Understanding of weak turbulence of capillary waves
Author(s)Pan, Yulin, Ph. D. Massachusetts Institute of Technology
Massachusetts Institute of Technology. Department of Mechanical Engineering.
Dick K.P. Yue.
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First developed by Zakharov, Weak Turbulence Theory (WTT) aims at describing the steady-state statistical property of an ensemble of waves in weakly nonlinear interactions. In the wavenumber k domain, the WTT steady-state analytical solution yields a power-law inertial-range spectrum I - ka, with a constant energy flux P from large forcing scales to small dissipative scales. Over the years, this result has found applications in various physical contexts including plasma physics, optics, internal waves, surface gravity and capillary waves. As a representative physical system with three-wave resonant interactions, capillary wave turbulence has been the subject of many investigations. In addition to the fundamental interest of this problem, an accurate representation of capillary waves on water surface is also important in understanding the air-sea interaction and remote sensing of the ocean. We study capillary wave turbulence from both theoretical and computational considerations. The original theoretical derivation, from the primitive Euler equations to the Kinetic Equation (KE) which yields the final power-law solution I ~ CPI/2k-19/4, is re-formulated. While an emphasis is placed on understanding the assumptions in wave turbulence, we correct the analytical evaluation of the Kolmogorov Constant, with C = 6.97, different compared to the original derivation. We then develop a tool, based on the High Order Spectral (HOS) method, to simulate the primitive Euler equations on a Cartesian grid. The simulation confirms the theoretical results, which can be approached at sufficiently high nonlinearity level, and uncovers the physics at insufficient nonlinearity, namely with the steepened power-law spectral slope and reduced capability of energy flux. These phenomena, earlier observed experimentally in finite wave basin, are shown to be caused by the finite-box effect, i.e., nonlinear resonance broadening becomes insufficient to overcome the discreteness in k. The mechanism of finite-box effect is further elucidated in the framework of the KE. In order to incorporate the quasi-resonant interaction on a discrete grid, we develop the quasi-resonant kinetic equation (QRKE) with the introduction of an additional parameter r, which governs the ratio of nonlinear resonance broadening and wavenumber discreteness. We show that the physics at sufficient and insufficient nonlinearity, as obtained in the simulation of primitive Euler equations, are recovered in the results of , K=K0 and K < K0, where so represents an upper limit of energy flux by quasi-resonance approaching that of exact resonance in theoretically infinite domain. This thus establishes the physical connection between nonlinearity level and the features of the power-law spectrum, through the nonlinear broadening. We finally apply the developed tool of primitive Euler equations to study the freely-decaying capillary wave turbulence. The problem considered here is an extension of WTT, where the turbulence is allowed to evolve freely in the presence of physically realistic broad-scale dissipation and finite-box effect. Based on our numerical findings, we obtain a simple mathematical model, describing the evolution of the power-law spectrum in the form of exponential modal decay from an initial power-law spectrum. The evolving dynamics involved in this process is elucidated. The investigations in this thesis are for the special case of capillary wave turbulence, while our main findings are expected to also hold for weak turbulence in other similar physical systems.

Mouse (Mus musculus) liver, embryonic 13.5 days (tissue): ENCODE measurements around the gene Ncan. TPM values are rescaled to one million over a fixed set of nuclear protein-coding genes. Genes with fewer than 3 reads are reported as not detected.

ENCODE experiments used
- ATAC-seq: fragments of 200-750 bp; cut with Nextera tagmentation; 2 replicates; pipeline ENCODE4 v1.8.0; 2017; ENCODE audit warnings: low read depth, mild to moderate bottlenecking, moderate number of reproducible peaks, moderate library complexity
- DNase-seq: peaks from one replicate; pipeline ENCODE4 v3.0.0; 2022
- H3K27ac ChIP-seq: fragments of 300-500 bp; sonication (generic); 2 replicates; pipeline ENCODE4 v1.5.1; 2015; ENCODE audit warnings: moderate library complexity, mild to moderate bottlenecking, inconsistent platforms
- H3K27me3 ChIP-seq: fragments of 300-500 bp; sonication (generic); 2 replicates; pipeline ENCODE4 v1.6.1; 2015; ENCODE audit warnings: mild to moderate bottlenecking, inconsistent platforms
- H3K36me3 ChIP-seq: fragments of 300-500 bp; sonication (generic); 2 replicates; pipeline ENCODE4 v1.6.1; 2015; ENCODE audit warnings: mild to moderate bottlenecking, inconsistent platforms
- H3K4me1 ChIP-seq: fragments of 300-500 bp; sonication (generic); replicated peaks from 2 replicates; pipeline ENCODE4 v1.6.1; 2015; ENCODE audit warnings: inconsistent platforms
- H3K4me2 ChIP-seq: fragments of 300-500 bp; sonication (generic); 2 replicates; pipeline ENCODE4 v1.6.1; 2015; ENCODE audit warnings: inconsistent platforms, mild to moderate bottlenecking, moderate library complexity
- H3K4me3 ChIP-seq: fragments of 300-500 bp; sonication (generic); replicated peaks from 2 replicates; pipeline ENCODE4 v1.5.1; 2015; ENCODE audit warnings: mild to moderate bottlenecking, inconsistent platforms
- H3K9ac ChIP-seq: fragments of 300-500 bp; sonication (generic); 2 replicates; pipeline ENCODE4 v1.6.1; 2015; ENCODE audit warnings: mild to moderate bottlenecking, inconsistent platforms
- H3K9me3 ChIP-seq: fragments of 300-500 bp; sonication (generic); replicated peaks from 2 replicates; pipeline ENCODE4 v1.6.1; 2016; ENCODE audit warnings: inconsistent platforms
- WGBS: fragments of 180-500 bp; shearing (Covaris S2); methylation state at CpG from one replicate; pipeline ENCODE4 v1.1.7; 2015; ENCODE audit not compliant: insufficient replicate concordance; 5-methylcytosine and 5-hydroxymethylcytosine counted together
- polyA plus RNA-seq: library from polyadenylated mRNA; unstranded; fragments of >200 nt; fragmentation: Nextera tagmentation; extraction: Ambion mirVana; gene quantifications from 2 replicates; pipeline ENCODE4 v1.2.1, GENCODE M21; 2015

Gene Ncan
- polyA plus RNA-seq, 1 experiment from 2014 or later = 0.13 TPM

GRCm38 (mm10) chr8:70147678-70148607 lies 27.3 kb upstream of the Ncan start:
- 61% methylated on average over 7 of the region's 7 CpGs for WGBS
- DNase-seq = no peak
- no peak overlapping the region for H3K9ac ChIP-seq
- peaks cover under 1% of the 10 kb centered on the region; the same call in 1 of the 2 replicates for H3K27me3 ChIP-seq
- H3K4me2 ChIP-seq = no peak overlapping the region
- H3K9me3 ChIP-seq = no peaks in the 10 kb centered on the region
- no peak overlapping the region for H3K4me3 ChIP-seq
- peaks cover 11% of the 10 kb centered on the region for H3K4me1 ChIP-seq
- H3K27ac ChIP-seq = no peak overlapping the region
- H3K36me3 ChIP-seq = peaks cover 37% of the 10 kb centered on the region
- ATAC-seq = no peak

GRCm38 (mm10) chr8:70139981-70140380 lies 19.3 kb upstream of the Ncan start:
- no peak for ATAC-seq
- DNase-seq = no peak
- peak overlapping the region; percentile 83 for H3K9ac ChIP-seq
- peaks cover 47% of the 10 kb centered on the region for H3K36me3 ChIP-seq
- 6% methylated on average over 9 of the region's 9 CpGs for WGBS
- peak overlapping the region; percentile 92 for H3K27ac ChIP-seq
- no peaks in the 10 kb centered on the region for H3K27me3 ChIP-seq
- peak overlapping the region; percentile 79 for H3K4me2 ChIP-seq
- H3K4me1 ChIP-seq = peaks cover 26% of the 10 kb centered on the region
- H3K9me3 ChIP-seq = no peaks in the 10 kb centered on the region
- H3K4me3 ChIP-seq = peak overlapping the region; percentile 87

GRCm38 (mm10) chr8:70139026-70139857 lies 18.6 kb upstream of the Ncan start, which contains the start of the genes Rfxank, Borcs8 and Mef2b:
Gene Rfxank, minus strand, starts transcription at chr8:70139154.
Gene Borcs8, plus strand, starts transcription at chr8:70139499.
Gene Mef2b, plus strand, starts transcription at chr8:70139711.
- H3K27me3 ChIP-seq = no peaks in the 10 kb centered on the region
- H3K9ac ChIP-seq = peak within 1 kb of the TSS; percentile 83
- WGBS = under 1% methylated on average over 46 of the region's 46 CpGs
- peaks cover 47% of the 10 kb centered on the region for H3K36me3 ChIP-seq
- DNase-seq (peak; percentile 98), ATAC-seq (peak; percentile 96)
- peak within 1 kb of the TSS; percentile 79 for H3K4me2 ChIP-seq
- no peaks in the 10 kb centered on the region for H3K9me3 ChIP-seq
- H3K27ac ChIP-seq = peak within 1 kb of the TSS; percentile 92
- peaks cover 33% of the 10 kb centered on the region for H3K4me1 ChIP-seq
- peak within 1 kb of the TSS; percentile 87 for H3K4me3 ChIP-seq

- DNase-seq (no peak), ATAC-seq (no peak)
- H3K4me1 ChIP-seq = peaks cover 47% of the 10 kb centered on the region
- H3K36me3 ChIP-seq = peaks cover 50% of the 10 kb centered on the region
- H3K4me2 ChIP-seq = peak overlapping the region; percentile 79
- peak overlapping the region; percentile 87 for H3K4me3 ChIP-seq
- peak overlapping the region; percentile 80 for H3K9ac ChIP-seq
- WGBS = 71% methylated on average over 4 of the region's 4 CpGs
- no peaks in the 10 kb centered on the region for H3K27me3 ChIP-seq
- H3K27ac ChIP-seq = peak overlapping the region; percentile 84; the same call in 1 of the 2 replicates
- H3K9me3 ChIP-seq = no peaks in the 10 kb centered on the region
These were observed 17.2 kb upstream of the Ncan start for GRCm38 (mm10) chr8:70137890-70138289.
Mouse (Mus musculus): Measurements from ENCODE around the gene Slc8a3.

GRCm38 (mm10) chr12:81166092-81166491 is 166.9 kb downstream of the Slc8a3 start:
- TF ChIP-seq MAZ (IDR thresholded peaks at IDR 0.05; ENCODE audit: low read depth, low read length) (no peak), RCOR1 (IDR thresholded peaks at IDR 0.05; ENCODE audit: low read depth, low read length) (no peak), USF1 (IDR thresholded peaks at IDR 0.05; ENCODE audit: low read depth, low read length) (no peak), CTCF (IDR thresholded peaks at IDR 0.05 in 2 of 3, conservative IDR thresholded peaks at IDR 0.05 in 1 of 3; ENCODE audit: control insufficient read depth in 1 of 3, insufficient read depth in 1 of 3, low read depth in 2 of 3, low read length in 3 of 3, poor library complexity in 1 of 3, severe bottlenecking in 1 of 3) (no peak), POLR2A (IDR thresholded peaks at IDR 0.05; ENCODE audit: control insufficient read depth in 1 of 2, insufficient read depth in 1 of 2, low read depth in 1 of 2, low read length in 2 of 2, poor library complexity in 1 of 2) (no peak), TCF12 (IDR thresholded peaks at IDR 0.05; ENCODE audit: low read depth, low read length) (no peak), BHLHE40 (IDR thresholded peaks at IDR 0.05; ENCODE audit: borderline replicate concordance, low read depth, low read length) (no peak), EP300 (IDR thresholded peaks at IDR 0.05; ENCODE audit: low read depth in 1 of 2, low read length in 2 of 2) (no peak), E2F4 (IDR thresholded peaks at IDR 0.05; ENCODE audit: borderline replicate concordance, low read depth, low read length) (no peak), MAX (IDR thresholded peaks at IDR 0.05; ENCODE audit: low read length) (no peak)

Thesis: Ph. D., Massachusetts Institute of Technology, Department of Mechanical Engineering, 2017.This electronic version was submitted by the student author. The certified thesis is available in the Institute Archives and Special Collections.Cataloged from student-submitted PDF version of thesis.Includes bibliographical references (pages 217-225).
DepartmentMassachusetts Institute of Technology. Department of Mechanical Engineering.
Massachusetts Institute of Technology